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Surviving Stroke: Know the symptoms, save a life

It’s a scary thing to think about: Would you be able to tell if you or someone you love showed symptoms of a stroke?

Response time after a stroke can mean the difference between survivor and victim.

The only thing I even recall was having a headache for a day,” said stroke survivor Donette Sperry. “I never have headaches.”

Three months ago, Sperry woke up on the floor of her office. It was 11 a.m. The last thing she remembers is looking at the clock at 7 that morning.

“I kept telling them, ‘I had a stroke,'” she said, as she remembered calling out to her co-workers.

Sperry was untreated for hours. In the wake of her stroke, the girl who loved to run 3-miles-a day could barely get out of bed.

“Strokes more commonly happen in older people, but they can happen in young people too,” said Dr. Chris Harker, an interventional radiologist at Eastern Idaho Regional Medical Center in Idaho Falls.

Harker is part of the cutting edge. The hospital is one of only two in Idaho granted Advanced Certification as a Primary Stroke Center.

For 56-year-old Evona Young, the hospital’s certification means she got a second chance at life.

It’s hard to tell Young suffered a stroke. It attacked her like a bad dream in the dead of night.

But, her speech isn’t slurred, and she moves like nothing ever happened.

“The more I talk to you it’s like, ‘oh my gosh,'” she said, looking at imaging of her own brain with Dr. Harker.

At the EIRMC Medical Imaging Department, she got a look inside her own brain. She looked at the bleeding that tells Dr. Harker her case could have been so much worse.

“We got her on this table and started treating her near the 6-hour time-limit, so if she had been an hour later, she would have been outside the window,” he said.

Young’s husband recognized her symptoms and wasted no time calling 9-11. At the hospital, doctors weaved a nearly-invisible catheter inside her cerebral artery which released a dissolving agent and destroyed the clot in her brain.

“The longer the brain is deprived of oxygen, the more damage there’s going to be,” said Harker.

He said Young’s husband is the real hero. He acted immediately after asking her a series of questions, and recognizing her symptoms.

Harker said stroke symptoms can be as simple as an unusual or painful headache.

Symptoms can also include:

A funny sensation in one side of the body
Weakness in an arm or leg
One side of the face drooping

Someone having a stroke may also have trouble finding or understanding words.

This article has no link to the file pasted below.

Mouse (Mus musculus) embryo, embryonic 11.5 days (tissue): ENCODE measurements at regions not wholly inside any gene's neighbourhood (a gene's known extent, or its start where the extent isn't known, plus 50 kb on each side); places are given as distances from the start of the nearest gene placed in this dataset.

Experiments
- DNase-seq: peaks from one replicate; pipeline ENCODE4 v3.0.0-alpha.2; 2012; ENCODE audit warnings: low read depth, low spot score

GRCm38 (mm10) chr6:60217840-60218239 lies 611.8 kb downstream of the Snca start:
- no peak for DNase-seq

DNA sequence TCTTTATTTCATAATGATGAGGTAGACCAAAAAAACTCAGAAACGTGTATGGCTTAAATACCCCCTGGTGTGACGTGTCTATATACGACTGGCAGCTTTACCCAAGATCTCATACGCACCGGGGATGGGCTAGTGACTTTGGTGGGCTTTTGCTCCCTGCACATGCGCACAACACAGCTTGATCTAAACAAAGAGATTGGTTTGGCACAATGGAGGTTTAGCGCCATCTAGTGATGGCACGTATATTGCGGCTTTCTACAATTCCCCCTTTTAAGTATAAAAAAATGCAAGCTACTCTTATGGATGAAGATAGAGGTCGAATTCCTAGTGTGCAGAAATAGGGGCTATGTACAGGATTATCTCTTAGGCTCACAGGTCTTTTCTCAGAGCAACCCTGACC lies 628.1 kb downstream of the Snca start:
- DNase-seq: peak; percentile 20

“If you think someone, a co-worker or loved one is having a stroke, ask them to repeat a simple phrase to them, have them smile for you, have them lift their arms up,” said Harker.

Timing is everything, he said. According to Harker, there’s about 6 hours after a stroke when treatment is imperative.

“If she would have shown up an hour later, her stroke would have been devastating,” he said “She may have completely lost her ability to speak permanently or significantly.”

Loss of speech is a struggle Sperry knows all-too-well. It had been 4 hours before she was even found after her stroke.

“It was frustrating because I couldn’t get the words out of my head,” she said. “I knew ‘up there’ what i wanted to say, but I couldn’t get them out of my head.”

After three months of speech and occupational therapy at EIRMC, Sperry sounds a lot more like herself.

“It is nothing short of miraculous,” said EIRMC Therapy Director Dorothy Yelton.

For Yelton, watching a stroke survivor recover is really like watching someone come back to life. She used to be an intensive care unit nurse.

“In ICU you deal with a crisis, in here we deal with life,” she said.

Life can be so miraculous. Just a couple months ago Sperry could barely get going in the morning. Now, she’s looking at getting back to her daily 3-mile runs and has already made strides.

“Now I can run half a mile,” said Sperry. “That’s pretty cool that I can run now.”

The race to recovery is a passion for Yelton.

“It’s the most rewarding thing I’ve ever done in nursing,” she said.

It’s also a reminder for survivors like Sperry and Young.

“Anything that you even think might be a stroke, seek medical attention immediately,” said Dr. Harker.

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